Have you ever read Matt Kahn's quote, "People can only meet you as deeply as they've met themselves?" It's thought-provoking, isn't it?
Let's explore what's behind the need for deep friendships and why some people crave more profound connections while others tend to stick with surface-level interactions like, "How are you? – Fine."
First, I want to acknowledge that, as adults, finding genuine friends can be challenging. Unless you have kids, pets, or are still close to your high school buddies, establishing lasting, meaningful friendships can seem like an uphill battle.
Secondly, keep in mind that friendships, like any other relationship, are built on trust. Trust isn't something that sprouts overnight; it takes time to develop. And the primary way we nurture trust is through shared life experiences.
Now, here's an intriguing tidbit: People who have left dysfunctional family dynamics, churches, cults, or other types of controlling relationships often report difficulties recreating the deep connections they once had. Ever wondered why? I'm here to explore some theories related to the biology of friendships (with little biology and very much oversimplified).
Some researchers in 2014 suggested that difficult experiences, especially pain, build strong bonds between people. “Our findings show that pain is a particularly powerful ingredient in producing bonding and cooperation between those who share painful experiences,” says psychological scientist and lead researcher Brock Bastian of the University of New South Wales in Australia.
You might wonder why. Well, it turns out that when we experience pain, our bodies release a chemical called oxytocin (among other things, but I'll keep it very simple). Oxytocin helps us soothe the pain, and when we share our painful experiences with others, we begin associating those people with those memories and experiences – eventually turning them into sources of pleasure.
It's fascinating how many survivors of abusive situations end up feeling grateful for those experiences because they led them to where they are today – healed and better equipped to handle life's challenges. Whenever I hear someone say they're grateful for some painful event in their life, I automatically think they're coping. Positive or borderline magical thinking is the effect of the soothing chemicals that are released each time we experience pain.
These chemicals encourage hopeful thoughts and give credit to the people who were with us during those painful moments. We start to view them as heroes in our stories. These reactions are all the ways we cope with pain and trauma (I believe I should put a link to a source here, but I couldn't find it anymore, so you'll have to google it yourself).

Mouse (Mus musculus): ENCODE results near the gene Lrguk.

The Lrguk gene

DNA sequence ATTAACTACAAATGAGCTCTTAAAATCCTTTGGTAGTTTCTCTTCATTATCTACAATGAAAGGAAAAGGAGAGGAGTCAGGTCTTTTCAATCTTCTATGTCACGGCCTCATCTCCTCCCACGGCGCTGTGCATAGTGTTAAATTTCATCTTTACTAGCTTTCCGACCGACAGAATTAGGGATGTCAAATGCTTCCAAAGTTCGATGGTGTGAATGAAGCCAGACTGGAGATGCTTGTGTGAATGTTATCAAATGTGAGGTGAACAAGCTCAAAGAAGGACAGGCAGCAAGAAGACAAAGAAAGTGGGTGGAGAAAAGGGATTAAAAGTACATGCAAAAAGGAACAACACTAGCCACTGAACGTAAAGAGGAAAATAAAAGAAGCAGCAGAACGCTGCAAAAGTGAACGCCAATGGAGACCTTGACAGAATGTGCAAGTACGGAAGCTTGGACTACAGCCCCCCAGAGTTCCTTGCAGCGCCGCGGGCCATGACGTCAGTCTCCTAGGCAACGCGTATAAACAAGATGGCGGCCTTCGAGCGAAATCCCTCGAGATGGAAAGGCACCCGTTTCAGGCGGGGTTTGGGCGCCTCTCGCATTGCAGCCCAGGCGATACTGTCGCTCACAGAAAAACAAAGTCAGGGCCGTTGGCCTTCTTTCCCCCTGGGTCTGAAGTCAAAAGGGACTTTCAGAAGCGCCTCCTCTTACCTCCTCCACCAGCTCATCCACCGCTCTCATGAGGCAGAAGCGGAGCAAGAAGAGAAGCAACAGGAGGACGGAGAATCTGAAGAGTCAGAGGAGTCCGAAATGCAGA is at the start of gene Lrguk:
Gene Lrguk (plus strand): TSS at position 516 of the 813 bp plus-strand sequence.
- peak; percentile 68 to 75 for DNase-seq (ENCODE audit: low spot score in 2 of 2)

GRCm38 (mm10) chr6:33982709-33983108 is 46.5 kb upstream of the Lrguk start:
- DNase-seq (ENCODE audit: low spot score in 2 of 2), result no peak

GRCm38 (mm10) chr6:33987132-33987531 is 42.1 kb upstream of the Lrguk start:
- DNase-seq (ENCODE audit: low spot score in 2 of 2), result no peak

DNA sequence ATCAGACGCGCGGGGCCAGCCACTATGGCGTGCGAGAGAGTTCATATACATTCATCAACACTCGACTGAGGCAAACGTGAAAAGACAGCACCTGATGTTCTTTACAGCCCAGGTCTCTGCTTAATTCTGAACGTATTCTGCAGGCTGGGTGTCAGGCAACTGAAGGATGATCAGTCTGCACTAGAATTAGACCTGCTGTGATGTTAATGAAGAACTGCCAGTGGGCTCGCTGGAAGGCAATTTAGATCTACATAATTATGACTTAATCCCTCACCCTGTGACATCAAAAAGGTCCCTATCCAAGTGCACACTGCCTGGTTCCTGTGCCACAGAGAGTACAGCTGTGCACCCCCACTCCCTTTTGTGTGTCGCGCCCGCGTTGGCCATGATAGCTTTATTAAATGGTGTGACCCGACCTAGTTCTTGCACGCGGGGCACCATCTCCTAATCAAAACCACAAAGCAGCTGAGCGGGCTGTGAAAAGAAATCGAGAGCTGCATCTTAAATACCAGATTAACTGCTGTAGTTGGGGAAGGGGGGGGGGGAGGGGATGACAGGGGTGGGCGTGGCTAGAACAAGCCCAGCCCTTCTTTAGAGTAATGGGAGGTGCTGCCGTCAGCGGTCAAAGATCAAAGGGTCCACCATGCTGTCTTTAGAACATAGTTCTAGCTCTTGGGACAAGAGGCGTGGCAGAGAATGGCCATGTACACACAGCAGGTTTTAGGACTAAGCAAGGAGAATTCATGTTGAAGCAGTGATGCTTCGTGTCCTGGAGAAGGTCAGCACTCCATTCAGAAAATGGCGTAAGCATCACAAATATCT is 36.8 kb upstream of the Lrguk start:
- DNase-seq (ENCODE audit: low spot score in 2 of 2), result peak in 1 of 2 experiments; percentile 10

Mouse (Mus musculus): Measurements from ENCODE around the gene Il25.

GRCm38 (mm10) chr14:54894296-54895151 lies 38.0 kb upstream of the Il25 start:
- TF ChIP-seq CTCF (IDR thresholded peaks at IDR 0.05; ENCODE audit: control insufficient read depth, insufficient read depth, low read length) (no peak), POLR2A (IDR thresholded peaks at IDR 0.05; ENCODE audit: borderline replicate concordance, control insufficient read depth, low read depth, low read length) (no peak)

After enduring intense pain, we start to feel like survivors. We sense a depth within us – a knowledge that we've faced physical, emotional, and psychological pain that few others have. In the process, we gain profound wisdom about human experiences, especially pain, and how to cope with it – something unique to us unless someone else has been through similar intensity and pain.
Most survivors often feel isolated in their experiences until they meet someone who understands that depth and perspective on life that comes from surviving pain.
Some of us, when we engage in conversations, we often yearn for more depth. This is because we associate depth with a higher intensity of bodily sensations. We link pain and pleasure to the depth of our discussions and friendships, which is why we're drawn to personal, intimate topics that emerged as a result of soothing those painful experiences in the past. Some of us want to hear about someone's traumatic life story or delve into topics like infidelity because we can relate to them. As we inquire, we get to feel the pain and the pleasure that follows. That's what many call depth.
It's similar to why we watch movies – different people are drawn to different films because they touch on various pain points and allow us to soothe that pain with delightful chemicals. When we watch these movies with someone who shares similar pain and experiences the same soothing, we bond.
I believe that people who crave deep friendships are the people who can contain a lot of intensity in their bodies, and they enjoy the release of pleasure once they tap into that pain.
Now, here's the twist – I think that wanting depth isn't a bad thing, but demanding that people always be deep with you could be a form of sadism. How many personal development junkies you've met who're on a mission to create more "deeply feeling people" in this world? I met many. If you're struggling to find deep friendships, consider that your biology might be a factor. The biology of linking depth and genuine connection with high intensity, pain, and the pleasure that comes after it.
Finding friends as an adult is already challenging, especially in diverse cultures with varying values. There's merit in finding ways to relate to people without the intense, craving feelings and enjoying connections over seemingly superficial topics. It's okay to feel less intense sometimes, and it's perfectly fine to have friends who enjoy lighter conversations.
I think you might have known this, but I just wanted to remind you today, just in case you needed to read it or your friend who's struggling right now might need to hear it.